The Walt Disney Co. is expanding a refund program for its "Baby Einstein" videos for toddlers in response to challenges about the legitimacy of its educational claims.

The company upgraded a customer satisfaction program beginning last month by explicitly offering cash refunds on any DVDs bought from June 5, 2004 to Sept. 4.

Buyers can also exchange DVDs for a "Baby Einstein" book or music CD, or receive 25 percent off a "Little Einstein" product. The offer expires March 4.

The Campaign for a Commercial-Free Childhood, a Boston-based advocacy group, claimed "victory" Friday in its yearslong battle to protect consumers from falsely believing the videos could, for example, teach words to babies under 2 years old.

"We believe that this is an acknowledgment that baby videos are not educational," said Susan Linn, a psychologist and director of the campaign.

The campaign complained to the Federal Trade Commission in May 2006, saying claims made on "Baby Einstein" packaging and the Web site were not supportable by scientific research.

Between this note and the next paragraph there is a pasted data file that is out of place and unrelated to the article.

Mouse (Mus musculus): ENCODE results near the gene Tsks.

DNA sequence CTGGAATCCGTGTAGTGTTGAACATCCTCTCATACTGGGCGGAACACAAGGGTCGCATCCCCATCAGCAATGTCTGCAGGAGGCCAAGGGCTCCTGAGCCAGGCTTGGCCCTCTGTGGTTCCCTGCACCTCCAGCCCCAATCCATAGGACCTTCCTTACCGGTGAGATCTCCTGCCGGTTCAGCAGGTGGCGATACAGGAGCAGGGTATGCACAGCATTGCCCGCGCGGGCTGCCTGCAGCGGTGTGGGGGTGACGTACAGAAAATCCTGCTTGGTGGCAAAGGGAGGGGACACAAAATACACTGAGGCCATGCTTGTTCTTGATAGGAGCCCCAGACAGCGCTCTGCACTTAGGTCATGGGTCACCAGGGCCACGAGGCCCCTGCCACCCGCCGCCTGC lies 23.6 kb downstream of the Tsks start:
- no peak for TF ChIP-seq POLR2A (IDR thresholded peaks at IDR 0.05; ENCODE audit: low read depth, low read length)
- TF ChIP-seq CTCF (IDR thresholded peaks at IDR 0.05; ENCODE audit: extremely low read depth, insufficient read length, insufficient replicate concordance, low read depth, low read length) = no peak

The American Academy of Pediatrics recommends children under 2 years old watch no television or other "screen media."

At the time, the Disney subsidiary removed some wording from the packages and took down testimonials that claimed educational benefits from the videos on the Baby Einstein Web site.

The commission decided in December 2007 to take no formal action after investigating the matter.

Unsatisfied, the campaign brought its material to a group of Boston lawyers, which threatened a class-action lawsuit against Disney in a letter to CEO Robert Iger in June 2008.

The upgraded refund policy dates back to the same date requested in the letter by the lawyers, led by attorney Edward Broderick, but it's unclear if the move settles the threatened lawsuit.

Broderick did not return messages seeking comment. A Disney spokesman could not clarify if the refund upgrade removed the threat of further legal action.

In a release, The Baby Einstein Company called the campaign's statements "peppered with revisionist history," and emphasized that its consumer satisfaction program has been clearly identified on its Web sites since 1999 and on packaging since 2008.

The company was founded in 1997 by Julie Ainger-Clark, a mother and former educator, and was bought by Disney in 2001.